30-Day Notice to Quit

For a tenant with no lease or a month-to-month lease in Illinois, the landlord must serve them a 30-Day Notice to Quit to end the tenancy. This eviction notice allows the tenant 30 judicial days to move out.

However, for tenants that don’t pay monthly, the amount of notice differs:

Rent Payment Frequency Notice Amount
Week-to-Week 7 Days
Month-to-Month 30 Days
Quarter-to-Quarter 30 Days
Year-to-Year No Notice for Fixed Term

Notice period begins the day after you serve the notice. If the last day of the notice period is a Saturday, Sunday, or a court holiday, the notice period ends at 12:00 am the next day (that is not a Saturday, Sunday, or court holiday).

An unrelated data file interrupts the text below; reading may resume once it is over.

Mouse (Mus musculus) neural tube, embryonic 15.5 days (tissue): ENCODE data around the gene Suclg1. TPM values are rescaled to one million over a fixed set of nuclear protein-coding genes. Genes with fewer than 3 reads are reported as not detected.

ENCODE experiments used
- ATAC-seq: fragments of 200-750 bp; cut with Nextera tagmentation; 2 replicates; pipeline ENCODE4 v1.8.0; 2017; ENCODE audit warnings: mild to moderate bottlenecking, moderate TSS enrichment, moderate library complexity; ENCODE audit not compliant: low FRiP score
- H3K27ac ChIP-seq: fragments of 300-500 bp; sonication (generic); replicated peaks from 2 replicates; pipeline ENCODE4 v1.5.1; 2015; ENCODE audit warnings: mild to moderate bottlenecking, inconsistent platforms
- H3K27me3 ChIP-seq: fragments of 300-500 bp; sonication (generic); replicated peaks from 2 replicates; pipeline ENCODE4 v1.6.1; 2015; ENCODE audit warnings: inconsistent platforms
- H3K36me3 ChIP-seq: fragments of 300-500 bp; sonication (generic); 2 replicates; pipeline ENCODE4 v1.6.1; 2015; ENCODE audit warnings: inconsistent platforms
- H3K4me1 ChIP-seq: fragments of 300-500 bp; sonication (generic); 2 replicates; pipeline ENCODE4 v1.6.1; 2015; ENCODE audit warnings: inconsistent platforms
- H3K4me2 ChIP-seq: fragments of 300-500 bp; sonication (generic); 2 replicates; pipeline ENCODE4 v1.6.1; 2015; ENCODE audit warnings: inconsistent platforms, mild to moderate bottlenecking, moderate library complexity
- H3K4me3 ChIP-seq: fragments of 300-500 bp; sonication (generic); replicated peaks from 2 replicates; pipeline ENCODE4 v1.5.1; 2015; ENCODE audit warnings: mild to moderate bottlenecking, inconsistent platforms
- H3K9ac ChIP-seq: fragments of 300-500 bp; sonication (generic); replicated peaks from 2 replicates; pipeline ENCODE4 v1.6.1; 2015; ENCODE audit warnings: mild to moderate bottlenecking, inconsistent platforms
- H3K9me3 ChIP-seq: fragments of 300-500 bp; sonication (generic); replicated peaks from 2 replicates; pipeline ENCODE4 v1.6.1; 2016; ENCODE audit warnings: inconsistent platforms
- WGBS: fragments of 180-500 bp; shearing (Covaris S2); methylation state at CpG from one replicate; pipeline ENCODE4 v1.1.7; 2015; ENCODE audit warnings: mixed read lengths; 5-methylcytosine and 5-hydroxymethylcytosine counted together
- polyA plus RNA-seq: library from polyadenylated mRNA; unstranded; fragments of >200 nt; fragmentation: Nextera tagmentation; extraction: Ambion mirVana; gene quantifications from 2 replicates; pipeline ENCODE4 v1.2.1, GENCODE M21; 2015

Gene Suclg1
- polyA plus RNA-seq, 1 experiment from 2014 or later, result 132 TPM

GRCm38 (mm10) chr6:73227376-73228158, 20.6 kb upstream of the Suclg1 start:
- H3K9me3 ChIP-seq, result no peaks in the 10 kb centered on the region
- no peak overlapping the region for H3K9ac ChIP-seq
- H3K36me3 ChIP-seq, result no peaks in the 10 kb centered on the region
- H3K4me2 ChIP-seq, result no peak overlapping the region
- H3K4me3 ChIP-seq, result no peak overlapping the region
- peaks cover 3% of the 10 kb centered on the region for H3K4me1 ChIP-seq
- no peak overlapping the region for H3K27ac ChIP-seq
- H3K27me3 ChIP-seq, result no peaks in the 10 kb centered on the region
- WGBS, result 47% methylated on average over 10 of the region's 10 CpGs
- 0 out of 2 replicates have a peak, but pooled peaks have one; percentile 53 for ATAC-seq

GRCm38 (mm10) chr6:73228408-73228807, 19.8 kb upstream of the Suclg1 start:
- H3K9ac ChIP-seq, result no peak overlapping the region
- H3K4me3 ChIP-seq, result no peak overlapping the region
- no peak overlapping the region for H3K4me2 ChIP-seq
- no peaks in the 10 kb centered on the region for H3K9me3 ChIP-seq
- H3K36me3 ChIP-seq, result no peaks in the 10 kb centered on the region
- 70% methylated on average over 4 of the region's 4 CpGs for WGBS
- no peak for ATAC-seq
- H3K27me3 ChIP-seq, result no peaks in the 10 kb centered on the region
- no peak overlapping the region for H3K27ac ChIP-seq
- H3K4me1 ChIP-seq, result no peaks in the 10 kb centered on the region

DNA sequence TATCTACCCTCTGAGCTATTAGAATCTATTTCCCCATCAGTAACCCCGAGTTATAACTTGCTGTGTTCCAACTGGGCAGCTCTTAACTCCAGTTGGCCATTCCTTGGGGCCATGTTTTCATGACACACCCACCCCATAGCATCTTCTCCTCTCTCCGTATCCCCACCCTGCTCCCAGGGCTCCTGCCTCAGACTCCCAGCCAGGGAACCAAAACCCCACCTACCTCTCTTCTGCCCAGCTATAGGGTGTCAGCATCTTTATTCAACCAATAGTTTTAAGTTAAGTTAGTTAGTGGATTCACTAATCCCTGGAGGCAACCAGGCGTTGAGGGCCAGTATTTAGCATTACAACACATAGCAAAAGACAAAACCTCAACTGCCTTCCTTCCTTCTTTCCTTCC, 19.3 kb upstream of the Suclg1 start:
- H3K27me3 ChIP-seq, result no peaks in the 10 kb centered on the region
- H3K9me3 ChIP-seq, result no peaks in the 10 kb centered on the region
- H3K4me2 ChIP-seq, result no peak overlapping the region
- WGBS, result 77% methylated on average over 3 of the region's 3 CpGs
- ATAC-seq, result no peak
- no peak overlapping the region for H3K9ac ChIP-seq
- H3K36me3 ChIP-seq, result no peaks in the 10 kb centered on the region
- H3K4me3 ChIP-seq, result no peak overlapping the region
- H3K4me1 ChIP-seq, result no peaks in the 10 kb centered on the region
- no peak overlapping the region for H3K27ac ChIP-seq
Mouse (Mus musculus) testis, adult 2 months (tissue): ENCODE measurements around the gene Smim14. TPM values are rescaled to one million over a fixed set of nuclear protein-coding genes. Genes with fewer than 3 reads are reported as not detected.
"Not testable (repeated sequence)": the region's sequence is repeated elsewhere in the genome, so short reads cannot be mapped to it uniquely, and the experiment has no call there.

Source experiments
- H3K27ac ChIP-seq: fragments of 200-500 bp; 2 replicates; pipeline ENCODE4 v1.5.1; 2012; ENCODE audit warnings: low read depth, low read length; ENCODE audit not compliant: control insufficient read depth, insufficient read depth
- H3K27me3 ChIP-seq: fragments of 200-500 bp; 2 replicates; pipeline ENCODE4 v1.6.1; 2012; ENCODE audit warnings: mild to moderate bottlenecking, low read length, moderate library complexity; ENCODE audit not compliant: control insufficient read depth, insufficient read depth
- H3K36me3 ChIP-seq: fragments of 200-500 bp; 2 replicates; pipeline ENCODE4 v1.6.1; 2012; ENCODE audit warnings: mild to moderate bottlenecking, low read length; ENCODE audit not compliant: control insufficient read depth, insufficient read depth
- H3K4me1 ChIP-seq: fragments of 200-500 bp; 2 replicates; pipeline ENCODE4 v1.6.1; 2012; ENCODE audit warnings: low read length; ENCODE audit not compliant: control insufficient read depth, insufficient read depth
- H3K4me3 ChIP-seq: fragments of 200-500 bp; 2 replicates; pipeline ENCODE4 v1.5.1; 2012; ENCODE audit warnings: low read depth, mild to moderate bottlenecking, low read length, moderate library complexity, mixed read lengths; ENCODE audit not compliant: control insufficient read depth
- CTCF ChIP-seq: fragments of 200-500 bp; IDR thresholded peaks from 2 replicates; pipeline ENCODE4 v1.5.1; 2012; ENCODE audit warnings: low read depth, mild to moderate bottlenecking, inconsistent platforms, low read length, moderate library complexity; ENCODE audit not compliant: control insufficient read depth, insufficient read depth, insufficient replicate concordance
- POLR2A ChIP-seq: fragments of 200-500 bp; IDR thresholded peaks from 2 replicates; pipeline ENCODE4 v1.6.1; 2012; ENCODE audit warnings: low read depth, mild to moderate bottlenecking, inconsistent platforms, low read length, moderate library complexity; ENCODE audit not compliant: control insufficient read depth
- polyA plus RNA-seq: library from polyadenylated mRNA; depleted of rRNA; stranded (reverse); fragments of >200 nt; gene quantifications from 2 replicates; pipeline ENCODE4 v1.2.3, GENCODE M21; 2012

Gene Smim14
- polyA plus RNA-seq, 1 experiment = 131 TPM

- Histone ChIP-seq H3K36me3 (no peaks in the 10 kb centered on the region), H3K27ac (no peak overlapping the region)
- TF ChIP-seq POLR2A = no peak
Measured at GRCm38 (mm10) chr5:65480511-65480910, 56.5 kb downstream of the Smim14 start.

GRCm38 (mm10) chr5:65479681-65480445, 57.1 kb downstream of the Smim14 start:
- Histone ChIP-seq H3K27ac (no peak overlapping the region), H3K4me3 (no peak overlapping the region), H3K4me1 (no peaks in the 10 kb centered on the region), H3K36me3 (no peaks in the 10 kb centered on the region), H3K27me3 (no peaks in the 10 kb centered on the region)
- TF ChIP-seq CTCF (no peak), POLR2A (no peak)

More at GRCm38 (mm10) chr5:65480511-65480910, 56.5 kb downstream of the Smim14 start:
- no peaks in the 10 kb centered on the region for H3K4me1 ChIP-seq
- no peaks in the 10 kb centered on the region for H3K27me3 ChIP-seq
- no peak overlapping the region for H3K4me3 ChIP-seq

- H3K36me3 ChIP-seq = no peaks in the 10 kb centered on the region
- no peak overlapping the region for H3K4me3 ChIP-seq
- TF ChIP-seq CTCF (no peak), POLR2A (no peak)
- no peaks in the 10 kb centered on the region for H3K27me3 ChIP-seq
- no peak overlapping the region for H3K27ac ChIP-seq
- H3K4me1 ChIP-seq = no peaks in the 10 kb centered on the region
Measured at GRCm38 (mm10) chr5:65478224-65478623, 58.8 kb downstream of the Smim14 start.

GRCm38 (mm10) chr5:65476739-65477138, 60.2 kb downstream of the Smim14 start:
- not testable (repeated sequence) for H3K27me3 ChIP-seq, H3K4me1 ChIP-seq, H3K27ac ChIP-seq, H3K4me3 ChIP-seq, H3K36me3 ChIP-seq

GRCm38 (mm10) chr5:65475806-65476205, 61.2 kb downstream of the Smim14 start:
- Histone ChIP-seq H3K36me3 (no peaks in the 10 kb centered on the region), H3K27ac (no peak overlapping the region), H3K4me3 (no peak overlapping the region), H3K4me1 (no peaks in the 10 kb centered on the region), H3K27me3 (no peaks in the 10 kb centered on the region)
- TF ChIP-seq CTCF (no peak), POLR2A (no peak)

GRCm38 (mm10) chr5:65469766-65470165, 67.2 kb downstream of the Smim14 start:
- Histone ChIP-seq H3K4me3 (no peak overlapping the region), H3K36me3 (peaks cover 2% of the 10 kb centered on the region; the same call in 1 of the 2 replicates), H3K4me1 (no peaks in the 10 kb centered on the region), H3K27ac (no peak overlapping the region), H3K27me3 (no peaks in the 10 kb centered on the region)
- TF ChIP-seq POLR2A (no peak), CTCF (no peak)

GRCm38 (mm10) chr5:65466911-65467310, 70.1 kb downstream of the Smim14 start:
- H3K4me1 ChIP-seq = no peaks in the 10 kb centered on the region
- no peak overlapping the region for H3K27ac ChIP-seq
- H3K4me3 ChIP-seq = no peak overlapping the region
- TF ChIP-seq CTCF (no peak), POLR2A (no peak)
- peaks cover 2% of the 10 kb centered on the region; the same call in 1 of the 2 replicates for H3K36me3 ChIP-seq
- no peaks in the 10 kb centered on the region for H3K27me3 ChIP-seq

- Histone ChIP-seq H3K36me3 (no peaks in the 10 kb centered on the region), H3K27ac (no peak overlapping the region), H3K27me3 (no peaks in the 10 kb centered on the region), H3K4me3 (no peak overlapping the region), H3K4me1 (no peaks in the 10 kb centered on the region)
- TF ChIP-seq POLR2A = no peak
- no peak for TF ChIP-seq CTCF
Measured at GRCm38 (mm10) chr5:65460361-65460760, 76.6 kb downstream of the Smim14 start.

10-Day Notice to Cure or Vacate

In Illinois, if a tenant commits a minor violation of the terms of their lease or legal responsibilities as a tenant, the landlord can serve them a 10-Day Notice to Cure or Vacate. This eviction notice gives the tenant 10 judicial days to fix the issue or move out.

Notice period begins the day after you serve the notice. If the last day of the notice period is a Saturday, Sunday, or a court holiday, the notice period ends at 12:00 am the next day (that is not a Saturday, Sunday, or court holiday).

5-Day Notice to Quit

In Illinois, if a tenant commits illegal activity, the landlord can serve them a 5-Day Notice to Quit. This eviction notice gives the tenant 5 judicial days to move out without the chance to cure the issue.

Notice period begins the day after you serve the notice. If the last day of the notice period is a Saturday, Sunday, or a court holiday, the notice period ends at 12:00 am the next day (that is not a Saturday, Sunday, or court holiday).

Questions? To chat with an Illinois eviction attorney, click here

Eviction Complaint Filed on iPropertyManagement.com

Step 2: Landlord Files Lawsuit with Court